Monday, March 22, 2010

Barely Blue Plans to Sue

Despite the efforts of Michele Bachman and others to "Kill the Bill," Obamacare was passed by the House yesterday:

This, however, does not sit well with the majority of the American people (at least 51%, depending on which poll you read, are against it). 

Here, the Evergreen State is, politically speaking, barely a shade of blue, thanks to the metropolitan areas of Seattle and Olympia.  (The presence of Joint Base Ft. Lewis-McChord makes Tacoma a slight shade of red).  Our state's attorney general, a Republican, plans to join the ranks of 10 other states and challange the constitutionality of Obamacare:

Everyone, even Democratic strategists, feel the Demorcrats (or "Deemocrats" as some commentators call them) will pay the price in November (please note, I received a lot of annoying pop-ups going to this site):

Michelle Malkin's taken notes on some of the Democrat gloating:

But will "voting the bastards out" be enough?

Victor Davis Hanson, or "VDH" as we call him, applies his scholarly knowledge of classical and military history, and declared our country has crossed "crossed the Rubicon":

While for years, Mark Steyn has issued dire warnings on what Obamacare will do to our nation:

I'm with Mark on this one.  Voting out the Democrats won't be enough if Obamacare becomes the law-of-the-land.  Once an entitlement is established, like Social Security and Medicare, then it's virtually impossible to repeal.  From what I've read so far, American tax payers won't feel the pinch until years later.  So, like any street pusher giving away his drugs to first-time users, Americans will get hooked on "free healthcare."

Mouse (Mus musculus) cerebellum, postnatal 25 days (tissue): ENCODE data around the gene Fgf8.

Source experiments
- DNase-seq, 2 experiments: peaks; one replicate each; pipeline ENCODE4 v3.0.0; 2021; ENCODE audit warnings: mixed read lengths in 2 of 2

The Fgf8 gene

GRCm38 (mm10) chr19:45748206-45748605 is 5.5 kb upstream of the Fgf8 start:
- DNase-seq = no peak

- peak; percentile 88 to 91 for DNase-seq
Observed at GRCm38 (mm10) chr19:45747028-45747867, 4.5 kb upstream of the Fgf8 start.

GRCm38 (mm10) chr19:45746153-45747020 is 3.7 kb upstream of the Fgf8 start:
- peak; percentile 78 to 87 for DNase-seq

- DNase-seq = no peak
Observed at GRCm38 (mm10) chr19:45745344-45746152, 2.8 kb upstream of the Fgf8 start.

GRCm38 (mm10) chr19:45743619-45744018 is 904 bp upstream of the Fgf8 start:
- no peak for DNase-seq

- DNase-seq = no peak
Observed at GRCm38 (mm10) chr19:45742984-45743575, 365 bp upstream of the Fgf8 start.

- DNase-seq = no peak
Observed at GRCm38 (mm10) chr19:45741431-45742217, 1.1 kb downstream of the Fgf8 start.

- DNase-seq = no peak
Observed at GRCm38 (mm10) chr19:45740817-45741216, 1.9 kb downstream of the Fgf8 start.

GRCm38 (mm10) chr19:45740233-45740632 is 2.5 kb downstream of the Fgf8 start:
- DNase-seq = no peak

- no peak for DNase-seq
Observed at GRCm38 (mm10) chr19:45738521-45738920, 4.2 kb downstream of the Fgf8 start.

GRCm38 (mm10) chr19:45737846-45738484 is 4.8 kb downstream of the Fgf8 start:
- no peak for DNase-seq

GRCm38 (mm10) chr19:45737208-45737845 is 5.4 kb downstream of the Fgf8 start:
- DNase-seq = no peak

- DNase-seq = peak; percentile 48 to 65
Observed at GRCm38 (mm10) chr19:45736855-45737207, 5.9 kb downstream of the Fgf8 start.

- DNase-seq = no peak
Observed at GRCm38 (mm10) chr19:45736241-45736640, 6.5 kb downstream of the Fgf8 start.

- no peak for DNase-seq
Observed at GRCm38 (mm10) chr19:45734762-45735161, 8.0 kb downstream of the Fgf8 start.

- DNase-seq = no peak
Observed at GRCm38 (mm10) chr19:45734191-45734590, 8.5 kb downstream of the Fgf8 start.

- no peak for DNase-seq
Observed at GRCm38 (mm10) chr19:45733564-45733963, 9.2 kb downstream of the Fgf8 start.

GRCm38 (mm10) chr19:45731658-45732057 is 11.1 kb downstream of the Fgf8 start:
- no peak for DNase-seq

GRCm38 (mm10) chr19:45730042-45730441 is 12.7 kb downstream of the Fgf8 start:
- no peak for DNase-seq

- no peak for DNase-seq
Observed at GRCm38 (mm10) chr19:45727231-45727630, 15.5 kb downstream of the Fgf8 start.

As Mark Steyn keeps reiterating:  This is a game-changer.  This will fundamentally alter the relationship between citizens and the state.  All we have to do is look at our "closest relatives," Canada and the UK to see the result.

While I've piggy-backed and linked to what others have said, let me express why I am personally against Obamacare (these are not listed in any kind of priority, I'm jotting them down as I think of them):

1. The unaffordable cost: $1 trillion more (at least) to the deficit

2. The shady, contorted and downright unconstitutional way this bill was passed.

3. It is unfair.  Some states, most notably, Louisiana, and the infamous "Louisiana Purchase," received perks, viewed as outright bribes, in order to secure their votes.

4. Everyone in favor of this bill assumes someone else will be paying for it.

5. The condescending and even insulting attitude of the Democrats and most of the media have towards those who oppose this bit of legislation.  (I use to think I was sexually savvy, but I actually had to look up the term "teabagger" when I first heard it).

6. Irrelivent items such as the governmental regulation of student loans are included in the bill.  This increases suspicion that "health care" is just a smoke-screen for a massive government take-over of nearly every aspect of our lives.

7. Government-run healthcare is inefficient.  Once again, take note of Canada and the UK.

8. (Added 23 March) I find it creepy and offensive that the IRS will be involved in administering healthcare, by "checking compliance."  Those who don't meet the criteria for what's considered sufficient healthcare will be fined.

In conclusion: To piggy-back on one of Mark Steyn's post--Happy Dependence Day citizens!

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